“… no sir!” Hannah replied, “I’m just a very sad woman. I haven’t had any wine or beer but have been pouring out my heart to the Lord. Don’t think your servant is some good-for-nothing woman. This whole time I’ve been praying out of my great worry and trouble!” Eli responded, “Then go in peace. And may the God of Israel give you what you’ve asked of him.” 1 Samuel 1:15-17
I know I have prayed prayers like Hannah’s here, prayers from a place of “great worry and trouble.” Sometimes we pray in this way in times of looming fear like our neighbors in California watching walls of fire crawl down hillsides; sometimes it’s when our families are stranded on highways by surprising snowstorms. To even pray in these times can seem difficult when our hearts are hurting and our minds full of fear.
Living as people who practice the presence of God opens us up to the possibility of living in peace independent of external dynamics. As we move closer to Thanksgiving and the coming season of expectation we call Advent, I invite each of us into this practice. Pray with me this prayer attributed to Thomas Aquinas to keep us connected and whole in a time of disconnection:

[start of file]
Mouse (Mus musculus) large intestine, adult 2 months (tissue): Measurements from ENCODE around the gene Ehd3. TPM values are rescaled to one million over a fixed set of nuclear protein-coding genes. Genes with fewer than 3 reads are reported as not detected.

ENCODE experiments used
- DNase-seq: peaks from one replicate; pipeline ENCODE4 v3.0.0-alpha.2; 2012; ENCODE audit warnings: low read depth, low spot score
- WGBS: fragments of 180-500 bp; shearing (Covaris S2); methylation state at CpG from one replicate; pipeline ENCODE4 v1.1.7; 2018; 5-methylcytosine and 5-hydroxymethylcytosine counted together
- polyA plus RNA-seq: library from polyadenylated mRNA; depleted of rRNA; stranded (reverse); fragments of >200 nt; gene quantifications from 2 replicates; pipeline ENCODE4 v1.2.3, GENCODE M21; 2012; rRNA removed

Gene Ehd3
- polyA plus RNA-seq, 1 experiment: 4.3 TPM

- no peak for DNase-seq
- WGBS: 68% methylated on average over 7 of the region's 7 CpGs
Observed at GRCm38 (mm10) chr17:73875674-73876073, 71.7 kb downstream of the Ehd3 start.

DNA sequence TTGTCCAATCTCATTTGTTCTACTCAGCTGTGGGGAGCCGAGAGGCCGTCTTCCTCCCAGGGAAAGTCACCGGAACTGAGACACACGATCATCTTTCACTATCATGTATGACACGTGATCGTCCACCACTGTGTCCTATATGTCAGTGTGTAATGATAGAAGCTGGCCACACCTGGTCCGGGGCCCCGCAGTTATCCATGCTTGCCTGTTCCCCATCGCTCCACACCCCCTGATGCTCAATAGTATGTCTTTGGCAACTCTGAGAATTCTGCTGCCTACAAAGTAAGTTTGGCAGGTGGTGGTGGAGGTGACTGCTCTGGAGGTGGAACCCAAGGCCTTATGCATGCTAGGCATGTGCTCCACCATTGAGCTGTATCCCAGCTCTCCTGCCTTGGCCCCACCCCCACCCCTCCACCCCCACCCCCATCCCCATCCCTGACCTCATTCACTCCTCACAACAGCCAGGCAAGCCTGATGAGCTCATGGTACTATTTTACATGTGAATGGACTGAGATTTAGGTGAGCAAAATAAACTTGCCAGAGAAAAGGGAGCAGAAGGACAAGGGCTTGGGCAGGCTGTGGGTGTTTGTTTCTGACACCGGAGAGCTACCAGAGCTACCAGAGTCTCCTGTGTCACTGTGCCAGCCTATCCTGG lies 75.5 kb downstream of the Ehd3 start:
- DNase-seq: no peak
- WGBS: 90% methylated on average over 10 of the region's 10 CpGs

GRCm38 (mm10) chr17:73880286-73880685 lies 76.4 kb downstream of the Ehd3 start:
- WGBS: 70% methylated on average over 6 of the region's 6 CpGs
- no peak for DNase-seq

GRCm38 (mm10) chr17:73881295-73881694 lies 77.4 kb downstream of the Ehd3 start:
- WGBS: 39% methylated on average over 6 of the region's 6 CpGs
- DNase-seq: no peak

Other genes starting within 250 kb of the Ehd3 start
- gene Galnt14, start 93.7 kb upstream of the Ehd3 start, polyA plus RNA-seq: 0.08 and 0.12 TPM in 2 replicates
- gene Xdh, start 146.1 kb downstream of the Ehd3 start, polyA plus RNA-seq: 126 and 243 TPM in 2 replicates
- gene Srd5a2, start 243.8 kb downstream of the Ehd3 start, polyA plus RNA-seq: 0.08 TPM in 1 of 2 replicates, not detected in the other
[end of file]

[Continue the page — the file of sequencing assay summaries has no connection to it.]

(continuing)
Give us, O Lord,
steadfast hearts, which no unworthy thought can drag downward,
unconquered hearts, which no tribulation can wear out,
upright hearts, which no unworthy purpose may tempt aside.
Bestow upon us also, O Lord our God,
understanding to know you, diligence to seek you, wisdom to find you,
and a faithfulness that may finally embrace you;
through Jesus Christ our Lord. Amen.
Grace and Peace,